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My operating system is Windows 7 Professional 32-Bit on a 64 bit AMD processor with 4 GB RAM.

The symptoms are:

  • The mouse movements are extremely delayed (I move the mouse, the pointer moves seconds later)
  • Keyboard pressed are ignored or repeated (I press a key once and 5 of that letter is registered)
  • The network gets disconnected
  • Any audio playing starts skipping

It happens sporadically. The processor temperature is normal. Once I restart my computer it boots into windows normally and everything works normally again. I can continue to use the computer for hours or days before it happens again. I cannot figure out how to replicate it; it happens at random times...

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Not enough information (I know, that's a killer thing to say). Is the machine overheating? Are you able to get into Safe Mode and replicate the problem? If it doesn't present in Safe Mode, it could be something malware-related (but that's a guess), or hardware driver. –  user3463 May 3 '11 at 2:59
    
I have this exact same problem. Often happens when I'm watching a video, but not all the time. Only difference I see is that my network doesn't get disconnected but I'm also on a hardline. –  NSjonas Aug 31 '11 at 14:23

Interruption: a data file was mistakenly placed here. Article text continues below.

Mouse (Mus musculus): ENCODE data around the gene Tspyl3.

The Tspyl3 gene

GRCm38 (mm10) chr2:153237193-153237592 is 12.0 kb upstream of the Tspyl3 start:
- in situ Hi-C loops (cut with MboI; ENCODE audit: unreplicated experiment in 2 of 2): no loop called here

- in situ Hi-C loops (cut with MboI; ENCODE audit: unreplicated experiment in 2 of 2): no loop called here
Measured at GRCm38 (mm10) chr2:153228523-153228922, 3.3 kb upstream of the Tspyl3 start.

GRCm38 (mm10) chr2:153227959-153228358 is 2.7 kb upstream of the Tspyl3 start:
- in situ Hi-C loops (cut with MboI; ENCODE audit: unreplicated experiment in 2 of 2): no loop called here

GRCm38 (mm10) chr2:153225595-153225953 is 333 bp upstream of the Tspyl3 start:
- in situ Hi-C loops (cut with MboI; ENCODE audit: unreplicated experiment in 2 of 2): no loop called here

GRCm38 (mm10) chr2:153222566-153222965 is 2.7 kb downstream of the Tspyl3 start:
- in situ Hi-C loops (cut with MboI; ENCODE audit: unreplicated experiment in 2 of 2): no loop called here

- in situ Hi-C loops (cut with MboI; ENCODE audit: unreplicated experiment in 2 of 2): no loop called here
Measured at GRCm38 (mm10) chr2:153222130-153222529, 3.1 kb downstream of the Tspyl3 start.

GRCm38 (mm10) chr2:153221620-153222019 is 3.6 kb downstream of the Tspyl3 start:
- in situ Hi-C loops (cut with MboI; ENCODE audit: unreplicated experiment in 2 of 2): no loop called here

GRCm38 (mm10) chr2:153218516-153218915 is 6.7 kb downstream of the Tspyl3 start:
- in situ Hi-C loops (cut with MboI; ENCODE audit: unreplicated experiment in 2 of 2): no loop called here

2 Answers 2

Sounds like some process is consuming too many resources. Ctrl-alt-del into Task Manager and look for processes that are hovering at high percentages. Use Google to find out what applications the processes belong to and you can do further troubleshooting from there.

Sysinternal's Process Explorer is a bit better for this task, so if you can manage to download that from another system and run it from a USB drive, try that.

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This could be one of so many different problems...

The mere fact it happens fairly sporadically and sometime after a few days of use leads me to believe it could be a memory fault. I have a machine with 4GB RAM in it which sometimes has the same set of issues. I discovered that it was always happening when the memory was close to full... if I remove the last bank of ram it works fine.

That is a guess however; not a definitive answer. You could narrow it down by running a memory monitor then using something to fill up the memory to see if it the system always 'conks out' at the same fill point?

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Would running memtest find this type of RAM issue? –  Atomix May 6 '11 at 19:30
    
Yeah, looks like memtest should do the job of checking for faulty sticks. Give it a go, I've not tested it that way recently,.. my tests were more of a casual noticing that it was always at the same memory load point when it crashed out on me. –  Ashimema May 9 '11 at 12:44
    
I have this exact same issue. My ram was my first guess so I ran memtest and was 100% error free. –  NSjonas Aug 31 '11 at 14:25

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